What illustrator Michael Driver learnt from a rollercoaster ride with money
It’s not your typical graduate tale: Michael Driver wrapped up his degree with a load of press and an inbox full of potential commissions. Selected as an It’s Nice That Graduate in 2015, he’ll be the first to admit that he hit the ground running as a freelancer – landing work with Apple, The Guardian, Washington Post and many more. But last year, struck by an unmanageable tax bill, he was left wondering how he’d make enough money to live, and decided to take on a job in a supermarket. Fast-forward a few months and he’d landed something of a rarity in the industry: an in-house illustration role at Culture Trip. He talks us through his journey with money and his biggest learnings in that time.
Talking about money helps
Transparency around money helps others gain confidence in asking for more. I don’t mind talking honestly about it, because at the end of the day I don’t think it really matters that much. Illustrators and designers don’t tend to earn loads of money; this isn’t really an industry that people gravitate towards for monetary gain.
Many of my European friends don’t mind discussing it, but Brits are really bad at it. It’s a point of contention in the industry; nobody wants to say how much they’re getting paid for anything. I’m lucky to have benefited from having friends who are my age and in a similar place regarding freelance work – and who are open to talking candidly about money and jobs from time to time.
The lack of transparency in what we are and are not paid is allowing new graduates, who are unrepresented or not a member of The AOI to be taken for a ride by bigger corporations, as there is little to no frame of reference.
“[Talking about money] is a point of contention in the industry; nobody wants to say how much they’re getting paid for anything.”
Learning to invoice
Soon after I finished my degree, I was announced as one of It’s Nice That’s The Graduates. This meant I was getting offers for illustration work almost immediately, and decided to go into freelancing straight away. On top of that I was just really grafting: reaching out and contacting as many people as I could.
Despite it being a great first year, there were still low months and times when I was really tight for money. One of the reasons for this was that I didn’t know how to invoice properly. Payments didn’t come in on time, and I didn’t have any security in case anything went wrong. With illustration being so dependent on new freelancers, I don’t think my university set us up very well.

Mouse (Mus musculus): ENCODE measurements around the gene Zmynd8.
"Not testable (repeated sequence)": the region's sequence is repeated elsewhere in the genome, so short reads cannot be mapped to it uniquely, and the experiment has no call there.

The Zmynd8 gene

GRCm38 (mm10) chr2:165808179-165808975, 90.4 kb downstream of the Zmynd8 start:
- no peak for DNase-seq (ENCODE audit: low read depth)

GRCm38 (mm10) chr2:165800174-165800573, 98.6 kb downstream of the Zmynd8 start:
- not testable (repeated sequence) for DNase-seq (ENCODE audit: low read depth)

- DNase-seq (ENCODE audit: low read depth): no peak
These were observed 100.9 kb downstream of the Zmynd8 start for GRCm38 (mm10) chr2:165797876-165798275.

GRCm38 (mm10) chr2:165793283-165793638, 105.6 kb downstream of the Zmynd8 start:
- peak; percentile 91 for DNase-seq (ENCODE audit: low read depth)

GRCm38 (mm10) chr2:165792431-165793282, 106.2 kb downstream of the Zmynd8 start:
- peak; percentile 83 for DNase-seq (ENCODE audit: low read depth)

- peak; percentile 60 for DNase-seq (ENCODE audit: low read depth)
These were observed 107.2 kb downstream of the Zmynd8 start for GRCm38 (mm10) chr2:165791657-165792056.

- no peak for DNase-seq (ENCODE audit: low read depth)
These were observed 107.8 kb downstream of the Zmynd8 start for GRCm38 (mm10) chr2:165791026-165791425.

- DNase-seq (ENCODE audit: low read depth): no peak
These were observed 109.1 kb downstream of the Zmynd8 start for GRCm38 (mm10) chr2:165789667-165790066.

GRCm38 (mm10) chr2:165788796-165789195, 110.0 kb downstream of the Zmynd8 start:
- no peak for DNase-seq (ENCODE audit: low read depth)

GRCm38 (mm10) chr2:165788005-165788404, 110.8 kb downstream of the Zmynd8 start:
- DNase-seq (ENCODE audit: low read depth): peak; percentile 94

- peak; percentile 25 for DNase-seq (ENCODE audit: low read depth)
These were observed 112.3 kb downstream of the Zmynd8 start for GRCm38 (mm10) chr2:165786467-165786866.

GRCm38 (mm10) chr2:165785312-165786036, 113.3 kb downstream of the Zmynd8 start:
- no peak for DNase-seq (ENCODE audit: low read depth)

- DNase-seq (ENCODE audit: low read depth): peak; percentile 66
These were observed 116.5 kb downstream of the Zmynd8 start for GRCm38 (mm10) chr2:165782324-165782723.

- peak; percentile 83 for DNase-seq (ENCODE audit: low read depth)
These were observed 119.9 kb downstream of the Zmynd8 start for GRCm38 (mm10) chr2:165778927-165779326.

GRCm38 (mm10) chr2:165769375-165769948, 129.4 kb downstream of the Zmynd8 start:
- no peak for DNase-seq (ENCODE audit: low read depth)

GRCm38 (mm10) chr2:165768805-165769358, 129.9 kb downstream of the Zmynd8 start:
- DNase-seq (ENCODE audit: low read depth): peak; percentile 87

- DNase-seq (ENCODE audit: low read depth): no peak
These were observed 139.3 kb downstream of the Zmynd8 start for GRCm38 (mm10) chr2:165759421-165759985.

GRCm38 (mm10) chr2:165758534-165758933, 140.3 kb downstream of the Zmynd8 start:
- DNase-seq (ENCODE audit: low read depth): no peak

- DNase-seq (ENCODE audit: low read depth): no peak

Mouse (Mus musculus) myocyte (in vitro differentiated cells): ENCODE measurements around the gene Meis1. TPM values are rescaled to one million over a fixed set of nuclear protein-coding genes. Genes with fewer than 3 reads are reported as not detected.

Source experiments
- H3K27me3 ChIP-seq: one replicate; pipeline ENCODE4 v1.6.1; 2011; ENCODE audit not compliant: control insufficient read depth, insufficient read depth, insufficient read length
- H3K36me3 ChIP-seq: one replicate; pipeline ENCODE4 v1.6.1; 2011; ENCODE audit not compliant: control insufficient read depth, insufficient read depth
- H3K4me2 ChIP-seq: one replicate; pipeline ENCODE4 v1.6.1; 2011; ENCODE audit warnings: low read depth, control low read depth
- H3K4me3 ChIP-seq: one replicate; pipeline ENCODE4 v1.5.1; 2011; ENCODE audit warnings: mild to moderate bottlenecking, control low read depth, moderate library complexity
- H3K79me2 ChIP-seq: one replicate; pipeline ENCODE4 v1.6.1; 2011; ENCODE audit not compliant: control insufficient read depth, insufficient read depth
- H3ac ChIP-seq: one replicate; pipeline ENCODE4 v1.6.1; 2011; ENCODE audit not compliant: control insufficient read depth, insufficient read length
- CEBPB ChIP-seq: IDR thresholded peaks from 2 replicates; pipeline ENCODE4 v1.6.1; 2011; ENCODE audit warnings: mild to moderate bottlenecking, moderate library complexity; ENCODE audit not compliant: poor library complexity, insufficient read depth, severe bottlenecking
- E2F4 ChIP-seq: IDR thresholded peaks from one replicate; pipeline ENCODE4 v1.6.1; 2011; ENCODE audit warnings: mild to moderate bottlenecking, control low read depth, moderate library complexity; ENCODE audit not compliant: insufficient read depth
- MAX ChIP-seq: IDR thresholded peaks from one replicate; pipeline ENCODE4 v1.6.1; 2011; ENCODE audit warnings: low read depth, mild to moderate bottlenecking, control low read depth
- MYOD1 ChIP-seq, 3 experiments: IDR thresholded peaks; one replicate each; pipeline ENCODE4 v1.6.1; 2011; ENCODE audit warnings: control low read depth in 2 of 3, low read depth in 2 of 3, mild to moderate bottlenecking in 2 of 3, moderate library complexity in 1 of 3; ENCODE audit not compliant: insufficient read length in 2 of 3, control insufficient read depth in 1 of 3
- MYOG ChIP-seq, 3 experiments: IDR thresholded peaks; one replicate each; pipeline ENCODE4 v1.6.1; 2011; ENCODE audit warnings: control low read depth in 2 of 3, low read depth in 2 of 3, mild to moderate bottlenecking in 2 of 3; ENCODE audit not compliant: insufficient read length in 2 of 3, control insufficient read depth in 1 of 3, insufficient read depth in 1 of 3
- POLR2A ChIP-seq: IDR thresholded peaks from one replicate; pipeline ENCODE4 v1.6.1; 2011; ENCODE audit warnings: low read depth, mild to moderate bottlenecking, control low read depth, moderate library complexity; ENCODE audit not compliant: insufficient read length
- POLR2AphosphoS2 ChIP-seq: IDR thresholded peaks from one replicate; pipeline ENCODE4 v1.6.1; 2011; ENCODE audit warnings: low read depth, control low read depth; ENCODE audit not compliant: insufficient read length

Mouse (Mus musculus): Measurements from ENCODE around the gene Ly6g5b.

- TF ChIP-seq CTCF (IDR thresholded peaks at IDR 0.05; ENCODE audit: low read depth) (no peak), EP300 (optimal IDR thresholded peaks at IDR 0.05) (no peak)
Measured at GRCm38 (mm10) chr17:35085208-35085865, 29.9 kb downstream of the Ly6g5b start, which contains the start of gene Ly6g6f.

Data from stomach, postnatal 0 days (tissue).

After a couple of good years as a freelance illustrator, last year I really mucked up my taxes and it became a bit of a turning point. What I didn’t realise was that once you earn over a certain amount, you get taxed for half of the next year upfront. So I was bitten by a big tax bill.
In a desperate rush to make some money, I ended up taking a job at Marks & Spencer. It was pretty weird, and I would see a lot of people I knew through illustration while I was working. They would ask what I was doing, and I’d tell them that I kind of screwed everything up. Occasionally I’d just hide from them.
I don’t think it’s a bad thing to have a side job at all, but for me, it became a real struggle to balance the work with freelancing. I heard about the ad for an in-house illustration role at Culture Trip through a friend, decided to apply and managed to get it.
“In a desperate rush to make some money, I ended up taking a job at Marks & Spencer.”
I started the job at Culture Trip in July 2018 as a full-time role. The team are happy for its illustrators to freelance alongside the job, as long as it doesn’t get in the way of normal work, which is a massive bonus of being here.
It’s definitely a rare job and was a big change from freelancing, but it now feels like I have a base amount of money that’s enough to live on. It’s also been good for my mental health, gives me structure and takes off a lot of financial pressure. Plus, it means getting to see people every day, and I’ve learnt to focus and use my time more efficiently.